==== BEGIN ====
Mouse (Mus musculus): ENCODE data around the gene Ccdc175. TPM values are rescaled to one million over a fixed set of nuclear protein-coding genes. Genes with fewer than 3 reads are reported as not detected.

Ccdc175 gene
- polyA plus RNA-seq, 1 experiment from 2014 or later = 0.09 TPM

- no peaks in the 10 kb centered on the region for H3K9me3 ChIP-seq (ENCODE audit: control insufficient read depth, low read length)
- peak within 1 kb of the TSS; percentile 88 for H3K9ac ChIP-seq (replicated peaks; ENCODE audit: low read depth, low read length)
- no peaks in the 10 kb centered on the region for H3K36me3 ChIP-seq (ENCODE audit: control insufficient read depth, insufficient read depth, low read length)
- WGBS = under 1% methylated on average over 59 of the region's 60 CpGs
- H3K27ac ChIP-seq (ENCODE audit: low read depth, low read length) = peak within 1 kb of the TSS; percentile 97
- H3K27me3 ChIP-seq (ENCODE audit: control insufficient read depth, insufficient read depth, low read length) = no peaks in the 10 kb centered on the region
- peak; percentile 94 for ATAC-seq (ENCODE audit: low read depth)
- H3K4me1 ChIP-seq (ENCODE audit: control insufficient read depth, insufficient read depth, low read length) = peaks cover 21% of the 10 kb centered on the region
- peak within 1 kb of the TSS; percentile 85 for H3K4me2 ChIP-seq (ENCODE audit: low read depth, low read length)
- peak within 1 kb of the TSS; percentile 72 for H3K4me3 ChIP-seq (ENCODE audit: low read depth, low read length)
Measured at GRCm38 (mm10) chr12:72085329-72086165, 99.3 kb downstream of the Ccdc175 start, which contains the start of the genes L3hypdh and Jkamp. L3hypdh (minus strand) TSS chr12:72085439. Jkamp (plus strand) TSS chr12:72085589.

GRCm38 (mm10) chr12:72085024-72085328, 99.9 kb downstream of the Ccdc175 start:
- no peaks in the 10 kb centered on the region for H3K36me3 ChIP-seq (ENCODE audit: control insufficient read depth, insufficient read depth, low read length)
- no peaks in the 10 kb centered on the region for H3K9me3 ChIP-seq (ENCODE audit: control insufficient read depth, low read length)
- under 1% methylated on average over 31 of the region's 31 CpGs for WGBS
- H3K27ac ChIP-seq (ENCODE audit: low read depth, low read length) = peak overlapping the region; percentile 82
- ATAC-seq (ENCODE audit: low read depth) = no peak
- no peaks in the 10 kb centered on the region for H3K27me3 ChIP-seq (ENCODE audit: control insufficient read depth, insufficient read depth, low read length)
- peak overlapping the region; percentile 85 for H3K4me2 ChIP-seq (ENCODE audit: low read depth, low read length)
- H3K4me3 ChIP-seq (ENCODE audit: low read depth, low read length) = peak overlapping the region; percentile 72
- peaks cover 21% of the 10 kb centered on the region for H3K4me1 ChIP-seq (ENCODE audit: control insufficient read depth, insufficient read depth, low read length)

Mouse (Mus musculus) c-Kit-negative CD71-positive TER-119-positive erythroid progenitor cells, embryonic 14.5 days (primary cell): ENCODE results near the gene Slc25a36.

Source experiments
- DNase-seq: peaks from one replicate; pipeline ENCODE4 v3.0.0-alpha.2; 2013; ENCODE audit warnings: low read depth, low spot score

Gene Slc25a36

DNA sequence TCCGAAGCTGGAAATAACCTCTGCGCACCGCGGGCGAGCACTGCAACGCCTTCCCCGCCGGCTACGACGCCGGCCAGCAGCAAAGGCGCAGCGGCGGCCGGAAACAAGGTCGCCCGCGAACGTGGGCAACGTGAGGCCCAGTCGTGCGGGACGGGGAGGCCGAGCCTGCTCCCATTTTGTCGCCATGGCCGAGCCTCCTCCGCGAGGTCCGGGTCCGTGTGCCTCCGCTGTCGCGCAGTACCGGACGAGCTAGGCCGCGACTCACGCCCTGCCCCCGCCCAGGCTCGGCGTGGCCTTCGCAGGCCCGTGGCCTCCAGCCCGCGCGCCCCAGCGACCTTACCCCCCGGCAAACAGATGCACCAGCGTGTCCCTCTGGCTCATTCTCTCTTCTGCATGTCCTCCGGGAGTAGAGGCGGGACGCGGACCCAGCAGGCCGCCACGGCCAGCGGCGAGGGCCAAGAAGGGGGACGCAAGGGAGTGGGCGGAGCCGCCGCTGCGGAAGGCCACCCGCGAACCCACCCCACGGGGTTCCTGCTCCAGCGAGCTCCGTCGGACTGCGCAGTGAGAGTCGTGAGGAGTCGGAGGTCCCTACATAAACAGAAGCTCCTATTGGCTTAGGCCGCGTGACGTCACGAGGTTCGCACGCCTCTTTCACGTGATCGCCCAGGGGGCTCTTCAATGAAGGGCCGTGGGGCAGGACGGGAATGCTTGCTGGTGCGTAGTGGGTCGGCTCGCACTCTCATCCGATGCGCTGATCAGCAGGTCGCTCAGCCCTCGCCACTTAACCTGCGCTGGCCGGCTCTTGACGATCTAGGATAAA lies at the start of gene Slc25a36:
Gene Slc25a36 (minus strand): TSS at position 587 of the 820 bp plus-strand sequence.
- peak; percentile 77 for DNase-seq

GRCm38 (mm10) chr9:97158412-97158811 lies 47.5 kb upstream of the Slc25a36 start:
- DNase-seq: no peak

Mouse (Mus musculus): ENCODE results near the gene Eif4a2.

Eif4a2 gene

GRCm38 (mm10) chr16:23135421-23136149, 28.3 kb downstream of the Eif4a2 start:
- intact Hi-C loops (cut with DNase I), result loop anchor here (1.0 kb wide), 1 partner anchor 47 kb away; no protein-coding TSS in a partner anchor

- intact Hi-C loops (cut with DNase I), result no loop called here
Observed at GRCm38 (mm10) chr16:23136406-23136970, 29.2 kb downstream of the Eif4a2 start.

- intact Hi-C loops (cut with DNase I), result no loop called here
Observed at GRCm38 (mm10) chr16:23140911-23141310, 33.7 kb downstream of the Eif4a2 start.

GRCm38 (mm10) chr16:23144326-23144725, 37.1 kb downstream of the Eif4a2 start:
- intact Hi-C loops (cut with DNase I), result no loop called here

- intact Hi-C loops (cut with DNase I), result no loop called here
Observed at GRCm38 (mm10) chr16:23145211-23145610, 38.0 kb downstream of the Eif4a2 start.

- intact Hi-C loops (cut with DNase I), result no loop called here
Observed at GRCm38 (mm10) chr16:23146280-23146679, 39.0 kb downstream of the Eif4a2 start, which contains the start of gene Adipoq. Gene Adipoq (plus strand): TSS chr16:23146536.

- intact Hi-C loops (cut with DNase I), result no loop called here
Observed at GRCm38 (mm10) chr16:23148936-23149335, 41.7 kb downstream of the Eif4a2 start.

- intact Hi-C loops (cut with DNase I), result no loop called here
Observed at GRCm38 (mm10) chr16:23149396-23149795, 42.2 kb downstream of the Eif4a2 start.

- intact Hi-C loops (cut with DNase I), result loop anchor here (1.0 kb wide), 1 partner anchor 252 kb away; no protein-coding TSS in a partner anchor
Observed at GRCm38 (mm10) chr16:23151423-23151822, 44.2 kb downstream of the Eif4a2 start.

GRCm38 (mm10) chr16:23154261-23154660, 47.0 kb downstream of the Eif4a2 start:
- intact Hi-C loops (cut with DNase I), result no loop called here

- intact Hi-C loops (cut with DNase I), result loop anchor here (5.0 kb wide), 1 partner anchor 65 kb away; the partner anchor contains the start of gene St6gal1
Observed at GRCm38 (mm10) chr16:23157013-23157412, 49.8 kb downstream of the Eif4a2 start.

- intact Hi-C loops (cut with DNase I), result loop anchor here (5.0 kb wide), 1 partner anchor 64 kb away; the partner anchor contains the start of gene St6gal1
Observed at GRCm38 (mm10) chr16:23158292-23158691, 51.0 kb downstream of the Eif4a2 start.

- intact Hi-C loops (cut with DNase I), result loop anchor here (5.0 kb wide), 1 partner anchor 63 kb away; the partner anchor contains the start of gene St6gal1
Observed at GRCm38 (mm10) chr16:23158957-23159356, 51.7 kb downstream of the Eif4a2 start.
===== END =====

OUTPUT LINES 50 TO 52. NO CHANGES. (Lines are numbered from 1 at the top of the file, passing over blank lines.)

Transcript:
- intact Hi-C loops (cut with DNase I), result no loop called here
Observed at GRCm38 (mm10) chr16:23149396-23149795, 42.2 kb downstream of the Eif4a2 start.

- intact Hi-C loops (cut with DNase I), result loop anchor here (1.0 kb wide), 1 partner anchor 252 kb away; no protein-coding TSS in a partner anchor